Cliff Palmer, a practice owner in Yorkshire, discusses how he upgraded the ventilation in his practice and the impact that it has had on their capacity.
The team at Cliff Palmers dental practice (photo taken in 2019)
Back in May, I read something on the government’s website that sparked the idea of how my practice could survive the COVID-19 pandemic.
This earlier guidance from Public Health England discussed the transmission characteristics of viruses and the level of risk in a surgery following an aerosol-generating procedure (AGP). Mitigation against this risk depended on ventilation and air changes within the room. It said that, on average, surgeries achieve six air change per hour (ACH) which means it can take 60 minutes to clear infectious particles from the air. However, if a surgery could achieve 10 -12 ACH then it would be considered safe within 20 minutes. But how difficult would that be?
I contacted John Taylor, who had installed my air conditioning, to discuss how I could increase the air changes in my surgery. I was surprised to learn that he had spent a large part of his 25 year career installing ventilation units in hospital treatment rooms and was well versed in the
infection prevention control guidance. He outlined my options and I decided to push ahead. Installation work began three weeks after we were allowed to return to face-to-face care in June.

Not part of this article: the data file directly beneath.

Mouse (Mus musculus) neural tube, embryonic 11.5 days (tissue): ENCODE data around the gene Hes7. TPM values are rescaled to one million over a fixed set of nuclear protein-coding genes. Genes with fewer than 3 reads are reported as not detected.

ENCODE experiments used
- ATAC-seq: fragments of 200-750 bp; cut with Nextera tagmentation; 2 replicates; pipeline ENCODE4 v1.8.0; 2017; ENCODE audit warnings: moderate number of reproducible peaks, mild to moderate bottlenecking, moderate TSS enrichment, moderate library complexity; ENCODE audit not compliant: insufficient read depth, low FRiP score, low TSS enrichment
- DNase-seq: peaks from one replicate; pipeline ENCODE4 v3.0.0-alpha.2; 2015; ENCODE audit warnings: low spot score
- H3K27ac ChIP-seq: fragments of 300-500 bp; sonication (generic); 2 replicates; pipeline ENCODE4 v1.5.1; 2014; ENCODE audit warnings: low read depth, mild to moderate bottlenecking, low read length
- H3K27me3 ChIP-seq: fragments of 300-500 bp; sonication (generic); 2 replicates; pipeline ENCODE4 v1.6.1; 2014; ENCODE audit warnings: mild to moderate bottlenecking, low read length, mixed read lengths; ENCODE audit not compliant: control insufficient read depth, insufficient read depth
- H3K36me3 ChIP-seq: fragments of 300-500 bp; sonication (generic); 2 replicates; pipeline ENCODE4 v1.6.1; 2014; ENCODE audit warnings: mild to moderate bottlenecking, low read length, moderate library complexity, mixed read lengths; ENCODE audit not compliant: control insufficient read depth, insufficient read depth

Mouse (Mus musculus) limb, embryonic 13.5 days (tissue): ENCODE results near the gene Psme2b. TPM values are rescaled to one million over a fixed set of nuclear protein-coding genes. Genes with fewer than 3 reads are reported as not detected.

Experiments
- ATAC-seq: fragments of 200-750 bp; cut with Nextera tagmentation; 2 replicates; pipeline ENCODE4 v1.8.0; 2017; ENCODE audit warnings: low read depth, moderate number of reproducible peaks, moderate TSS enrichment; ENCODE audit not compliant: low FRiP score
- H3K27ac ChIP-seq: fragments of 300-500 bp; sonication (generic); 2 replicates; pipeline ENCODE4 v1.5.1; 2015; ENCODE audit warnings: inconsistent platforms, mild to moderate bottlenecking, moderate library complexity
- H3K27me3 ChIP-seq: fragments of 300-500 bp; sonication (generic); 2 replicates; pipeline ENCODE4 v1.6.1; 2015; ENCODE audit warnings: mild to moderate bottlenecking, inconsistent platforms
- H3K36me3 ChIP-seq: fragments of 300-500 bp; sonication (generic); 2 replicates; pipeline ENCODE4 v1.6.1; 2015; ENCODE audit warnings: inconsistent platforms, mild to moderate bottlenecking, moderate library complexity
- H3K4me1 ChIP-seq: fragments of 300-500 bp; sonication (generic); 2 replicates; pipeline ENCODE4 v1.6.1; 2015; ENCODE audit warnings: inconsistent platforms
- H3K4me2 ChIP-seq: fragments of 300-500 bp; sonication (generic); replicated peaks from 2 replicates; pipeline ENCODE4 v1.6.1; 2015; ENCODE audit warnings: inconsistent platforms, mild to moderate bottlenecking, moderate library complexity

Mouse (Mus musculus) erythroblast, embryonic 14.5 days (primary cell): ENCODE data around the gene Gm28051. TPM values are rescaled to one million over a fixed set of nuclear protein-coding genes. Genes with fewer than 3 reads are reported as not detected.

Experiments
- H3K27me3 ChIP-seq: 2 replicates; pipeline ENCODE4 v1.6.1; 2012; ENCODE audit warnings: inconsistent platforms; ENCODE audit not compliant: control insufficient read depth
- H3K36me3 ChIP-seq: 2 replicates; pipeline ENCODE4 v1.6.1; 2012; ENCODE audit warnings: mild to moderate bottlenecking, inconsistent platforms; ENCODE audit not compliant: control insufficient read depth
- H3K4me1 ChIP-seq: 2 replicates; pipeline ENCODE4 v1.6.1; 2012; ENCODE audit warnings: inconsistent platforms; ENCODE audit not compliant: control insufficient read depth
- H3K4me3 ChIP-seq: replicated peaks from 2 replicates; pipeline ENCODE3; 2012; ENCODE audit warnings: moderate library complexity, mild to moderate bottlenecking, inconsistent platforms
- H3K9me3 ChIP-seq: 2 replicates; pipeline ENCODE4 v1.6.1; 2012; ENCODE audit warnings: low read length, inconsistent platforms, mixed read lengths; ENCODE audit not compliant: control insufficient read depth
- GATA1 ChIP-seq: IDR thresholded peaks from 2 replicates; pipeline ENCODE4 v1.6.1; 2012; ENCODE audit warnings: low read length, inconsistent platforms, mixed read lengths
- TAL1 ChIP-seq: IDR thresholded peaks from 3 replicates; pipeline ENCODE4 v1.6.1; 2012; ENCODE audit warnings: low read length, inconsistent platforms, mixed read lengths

Our fallow time is now down to 20 minutes and we are seeing four times as many patients than we were after lockdown. The recommendations from the recent SDCEP report, published in September, followed by the
new standard operating proceduresthis week reassure us that this was the right approach to take.
Here is how we did it.
Achieving 10 air changes per hour
“The outgoing and incoming airflow ... don’t make contact so there is no contamination.”
We installed three mechanical ventilation heat recovery units, or MVH, into my practice - one in each surgery. The specific units installed were Mitsubishi Lossnay. These machines bring clean air in and take the stale air out through a duct and weather louvre in the wall. The outgoing and incoming airflow passes by each other but don’t make contact so there is no contamination. There is, however, energy transfer, which means the air coming in is almost the same temperature as the air travelling out. That’s important as the winters are cold in Yorkshire.